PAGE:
R.J.P. Kain, J. Chapman and R.R. Oliver, The Enclosure Maps of England and Wales 1595–1918: A Cartographic Analysis and Electronic Catalogue (Cambridge, 2004), and the index of maps included within this is available online through the publisher’s website.
Surviving minute books of the meetings of enclosure commissioners can provide details of negotiations and objections. Through enclosure the whole landscape was transformed. Large prairie-type fields were divided into small closes, straight roads created to link villages where there had only been meandering muddy footpaths, and in some places even streams were straightened or diverted. A farmer might have had 100 individual strips of land spread across the whole parish, which were exchanged for a compact block of land. There was a huge amount of work to be done, and a limited time to make the changes between harvest and when the next crops would need to be planted if a whole growing season was not to be lost. Once the apportionments were made, new leases or copyholds had to be agreed, and some copyholds might be converted to leases or to freeholds as part of the process. Owners then had to hedge their boundaries and pay a share of the overall costs, which could amount to between £3 and £10 for each acre.
The earliest awards tend to be written on a dozen or more large sheets of parchment measuring several feet across in both directions, while later awards were usually bound into a more manageable book. In both cases there are usually marginal notes signposting each of the individual allotments and the other important points. There would usually have been three copies: one enrolled with the county, one given to the incumbent to hold on behalf of the parish, and one for the lord of the manor.
The award details the land to be enclosed, sets out the various allotments of land, including any allotment made to the tithe owner(s) in lieu of future tithes, provides details of new roads and paths and lists the apportionment of costs.
What to look for within an enclosure award
Some enclosure awards are written up in books, but many are on large sheets of parchment that are difficult to look through. However they are presented, they are very long documents, but you do not have to read every word. Both types will usually have marginal notes or headings to help you to identify what you are looking for, and the check list below includes the key points you should find.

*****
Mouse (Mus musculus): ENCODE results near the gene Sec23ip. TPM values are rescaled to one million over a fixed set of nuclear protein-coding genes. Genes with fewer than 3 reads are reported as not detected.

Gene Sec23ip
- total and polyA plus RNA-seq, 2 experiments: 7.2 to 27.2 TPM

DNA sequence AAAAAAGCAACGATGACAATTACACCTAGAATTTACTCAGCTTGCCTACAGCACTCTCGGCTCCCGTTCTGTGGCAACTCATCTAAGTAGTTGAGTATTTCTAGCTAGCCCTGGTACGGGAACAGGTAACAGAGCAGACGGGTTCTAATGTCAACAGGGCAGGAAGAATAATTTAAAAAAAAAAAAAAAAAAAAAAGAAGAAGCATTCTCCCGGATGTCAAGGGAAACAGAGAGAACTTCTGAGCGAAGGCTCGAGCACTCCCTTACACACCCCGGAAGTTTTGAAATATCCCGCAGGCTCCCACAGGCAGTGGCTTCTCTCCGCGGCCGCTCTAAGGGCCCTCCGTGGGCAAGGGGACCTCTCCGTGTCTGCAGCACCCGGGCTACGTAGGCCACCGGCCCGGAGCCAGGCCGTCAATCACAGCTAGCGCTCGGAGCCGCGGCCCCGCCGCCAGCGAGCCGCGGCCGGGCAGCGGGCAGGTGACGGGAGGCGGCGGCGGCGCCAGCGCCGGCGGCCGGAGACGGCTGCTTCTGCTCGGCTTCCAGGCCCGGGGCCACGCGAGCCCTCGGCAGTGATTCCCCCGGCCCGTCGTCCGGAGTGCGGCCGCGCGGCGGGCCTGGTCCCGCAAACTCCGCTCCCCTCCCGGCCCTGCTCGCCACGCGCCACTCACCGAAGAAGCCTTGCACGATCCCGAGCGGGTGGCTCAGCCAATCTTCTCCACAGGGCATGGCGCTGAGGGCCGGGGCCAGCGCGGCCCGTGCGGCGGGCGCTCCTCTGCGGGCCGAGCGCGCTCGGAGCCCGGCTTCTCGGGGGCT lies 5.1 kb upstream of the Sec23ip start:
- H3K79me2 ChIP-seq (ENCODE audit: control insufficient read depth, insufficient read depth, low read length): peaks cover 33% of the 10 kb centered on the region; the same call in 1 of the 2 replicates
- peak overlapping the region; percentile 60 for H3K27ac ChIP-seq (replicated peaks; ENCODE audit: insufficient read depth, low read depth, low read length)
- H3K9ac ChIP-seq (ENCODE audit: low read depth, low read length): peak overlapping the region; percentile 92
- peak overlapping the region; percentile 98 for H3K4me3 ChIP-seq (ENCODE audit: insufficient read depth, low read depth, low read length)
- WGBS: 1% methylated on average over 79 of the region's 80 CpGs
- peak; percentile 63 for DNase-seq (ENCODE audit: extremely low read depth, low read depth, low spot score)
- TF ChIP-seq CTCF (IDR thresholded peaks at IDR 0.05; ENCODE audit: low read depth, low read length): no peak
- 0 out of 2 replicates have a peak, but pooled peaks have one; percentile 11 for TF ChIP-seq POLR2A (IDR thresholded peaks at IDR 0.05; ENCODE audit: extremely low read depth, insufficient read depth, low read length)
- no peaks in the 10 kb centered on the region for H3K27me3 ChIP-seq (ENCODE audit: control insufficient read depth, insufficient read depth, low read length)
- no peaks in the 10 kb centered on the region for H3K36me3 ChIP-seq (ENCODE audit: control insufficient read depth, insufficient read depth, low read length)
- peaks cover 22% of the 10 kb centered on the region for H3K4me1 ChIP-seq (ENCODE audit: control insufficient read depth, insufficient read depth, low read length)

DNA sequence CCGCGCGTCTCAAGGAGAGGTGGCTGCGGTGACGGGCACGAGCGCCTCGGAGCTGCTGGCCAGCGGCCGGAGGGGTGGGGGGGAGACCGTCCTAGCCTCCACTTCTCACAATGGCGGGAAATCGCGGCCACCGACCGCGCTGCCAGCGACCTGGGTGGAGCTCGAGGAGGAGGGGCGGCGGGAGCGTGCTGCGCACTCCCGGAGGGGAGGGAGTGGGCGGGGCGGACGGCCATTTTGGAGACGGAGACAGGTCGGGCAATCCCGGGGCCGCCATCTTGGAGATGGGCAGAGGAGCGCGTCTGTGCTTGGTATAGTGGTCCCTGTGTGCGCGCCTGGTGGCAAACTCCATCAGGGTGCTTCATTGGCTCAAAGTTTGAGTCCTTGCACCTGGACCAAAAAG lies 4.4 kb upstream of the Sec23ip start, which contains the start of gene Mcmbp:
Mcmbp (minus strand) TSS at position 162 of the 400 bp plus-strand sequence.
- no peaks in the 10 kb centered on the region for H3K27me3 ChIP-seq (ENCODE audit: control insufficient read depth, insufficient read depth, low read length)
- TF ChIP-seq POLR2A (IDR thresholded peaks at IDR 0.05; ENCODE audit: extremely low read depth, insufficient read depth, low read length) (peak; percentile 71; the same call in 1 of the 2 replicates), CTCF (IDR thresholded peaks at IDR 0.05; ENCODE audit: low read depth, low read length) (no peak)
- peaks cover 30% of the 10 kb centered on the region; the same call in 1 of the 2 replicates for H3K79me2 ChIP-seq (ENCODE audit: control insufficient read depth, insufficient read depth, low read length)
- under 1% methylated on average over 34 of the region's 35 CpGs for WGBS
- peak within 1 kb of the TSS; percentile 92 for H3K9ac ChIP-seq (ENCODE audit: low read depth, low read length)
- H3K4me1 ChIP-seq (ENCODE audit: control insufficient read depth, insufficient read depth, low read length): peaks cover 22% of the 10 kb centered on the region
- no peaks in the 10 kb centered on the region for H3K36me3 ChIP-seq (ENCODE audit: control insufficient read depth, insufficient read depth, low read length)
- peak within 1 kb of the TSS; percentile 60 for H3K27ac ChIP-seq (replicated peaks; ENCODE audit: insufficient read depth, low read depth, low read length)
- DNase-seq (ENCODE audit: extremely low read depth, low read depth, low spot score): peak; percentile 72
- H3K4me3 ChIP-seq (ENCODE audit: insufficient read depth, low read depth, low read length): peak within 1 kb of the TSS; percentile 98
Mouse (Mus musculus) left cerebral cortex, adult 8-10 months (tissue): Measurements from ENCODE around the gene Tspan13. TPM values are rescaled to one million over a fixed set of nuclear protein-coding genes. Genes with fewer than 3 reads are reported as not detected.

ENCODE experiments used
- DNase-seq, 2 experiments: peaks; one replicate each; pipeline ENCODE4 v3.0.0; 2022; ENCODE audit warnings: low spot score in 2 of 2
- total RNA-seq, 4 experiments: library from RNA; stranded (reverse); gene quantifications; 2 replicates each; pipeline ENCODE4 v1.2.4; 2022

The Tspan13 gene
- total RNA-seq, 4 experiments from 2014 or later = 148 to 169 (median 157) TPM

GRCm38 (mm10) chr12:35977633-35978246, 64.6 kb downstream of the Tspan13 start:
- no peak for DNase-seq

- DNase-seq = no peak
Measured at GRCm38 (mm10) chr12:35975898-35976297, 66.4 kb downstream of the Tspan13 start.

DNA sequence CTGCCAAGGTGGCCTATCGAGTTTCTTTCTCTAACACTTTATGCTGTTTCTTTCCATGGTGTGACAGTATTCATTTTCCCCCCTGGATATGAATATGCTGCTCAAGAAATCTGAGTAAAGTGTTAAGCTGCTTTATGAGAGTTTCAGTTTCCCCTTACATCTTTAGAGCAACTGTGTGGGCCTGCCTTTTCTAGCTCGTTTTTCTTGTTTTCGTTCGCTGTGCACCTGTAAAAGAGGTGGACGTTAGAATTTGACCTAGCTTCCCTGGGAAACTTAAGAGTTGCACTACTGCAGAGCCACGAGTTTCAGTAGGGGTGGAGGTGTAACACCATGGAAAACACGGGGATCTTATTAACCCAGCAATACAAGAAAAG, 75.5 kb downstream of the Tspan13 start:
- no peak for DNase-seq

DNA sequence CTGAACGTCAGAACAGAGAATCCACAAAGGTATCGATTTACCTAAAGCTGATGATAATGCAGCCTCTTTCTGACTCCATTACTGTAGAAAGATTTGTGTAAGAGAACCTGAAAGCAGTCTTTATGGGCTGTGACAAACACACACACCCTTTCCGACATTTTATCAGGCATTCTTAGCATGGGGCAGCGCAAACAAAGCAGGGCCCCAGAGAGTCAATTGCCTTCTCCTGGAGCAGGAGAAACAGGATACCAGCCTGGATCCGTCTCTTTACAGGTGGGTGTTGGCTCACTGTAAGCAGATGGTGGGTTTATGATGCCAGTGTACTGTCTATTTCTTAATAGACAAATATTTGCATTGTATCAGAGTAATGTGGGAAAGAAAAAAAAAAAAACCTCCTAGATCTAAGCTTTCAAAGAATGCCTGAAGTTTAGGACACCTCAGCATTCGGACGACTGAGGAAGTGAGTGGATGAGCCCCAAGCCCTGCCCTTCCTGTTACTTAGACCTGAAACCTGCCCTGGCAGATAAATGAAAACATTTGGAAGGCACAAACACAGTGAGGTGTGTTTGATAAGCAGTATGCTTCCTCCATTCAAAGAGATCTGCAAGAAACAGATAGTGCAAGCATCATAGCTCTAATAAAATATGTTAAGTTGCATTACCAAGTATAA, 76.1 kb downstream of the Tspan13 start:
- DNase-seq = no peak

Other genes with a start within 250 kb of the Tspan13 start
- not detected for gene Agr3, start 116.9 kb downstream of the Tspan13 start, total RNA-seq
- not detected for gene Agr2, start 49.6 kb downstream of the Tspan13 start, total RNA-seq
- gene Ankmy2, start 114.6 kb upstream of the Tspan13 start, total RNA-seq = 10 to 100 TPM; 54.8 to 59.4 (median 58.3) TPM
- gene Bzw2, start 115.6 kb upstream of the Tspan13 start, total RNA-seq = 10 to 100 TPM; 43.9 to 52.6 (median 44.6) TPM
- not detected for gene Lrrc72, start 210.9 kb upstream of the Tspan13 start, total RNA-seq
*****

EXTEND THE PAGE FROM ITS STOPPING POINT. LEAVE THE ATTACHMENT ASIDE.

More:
When looking at an enclosure award, the key points to note are:
- How much land was enclosed – was it the whole parish, or was part of the parish already enclosed or left unenclosed? Were earlier enclosures included, either to achieve a neater apportionment of land or to take the opportunity to completely extinguish tithes?
- How many open fields were there immediately before enclosure? By the mid-eighteenth many parishes had 4, 5, or 6 field rotations.
- Were tithes extinguished and, if so, was that achieved by the allotment of land or by the agreement of corn rent payments? If land was given, is it possible to work out how the apportionment was calculated? Power was divided unequally, and tithe owners were in a strong negotiating position. Landowners were often prepared to give up more than the logical one-tenth of their land for the benefit of retaining all the proceeds of any additional productivity.
- How much power does the major landowner appear to have? Does he get the best or nearest land?
- Were the new lands laid out in a way that was convenient to the farmers, or were some farms a long way from the farmer’s house? Does a modern map show farmhouses built in the enclosed fields?
- How many landowners were there, and how many acres did each have within the parish? The acreage of each does not necessarily match the size of the farm, as a large landowner might let his land to several farmers, or a smaller owner-occupier might rent additional land to give a larger farm. Farms can also extend across parish boundaries. However, any indication of the size of farms will add to your understanding of farming in the parish.
- Try to identify where any old enclosures mentioned were situated (road descriptions may help to locate them if there is no map).
- Note any furlong and old enclosure names mentioned, which may give clues to earlier land use.
- What public roads were planned? Were they constructed? Did anyone have a private road built at the expense of all the landowners in general?
- Does the village enclose before or after its neighbours? Is it possible to work out what the trigger for this enclosure was?
A map may accompany the award – see the separate research guide on this website covering Maps before the Ordnance Survey
Return to Farming and Enclosure, 1480-1790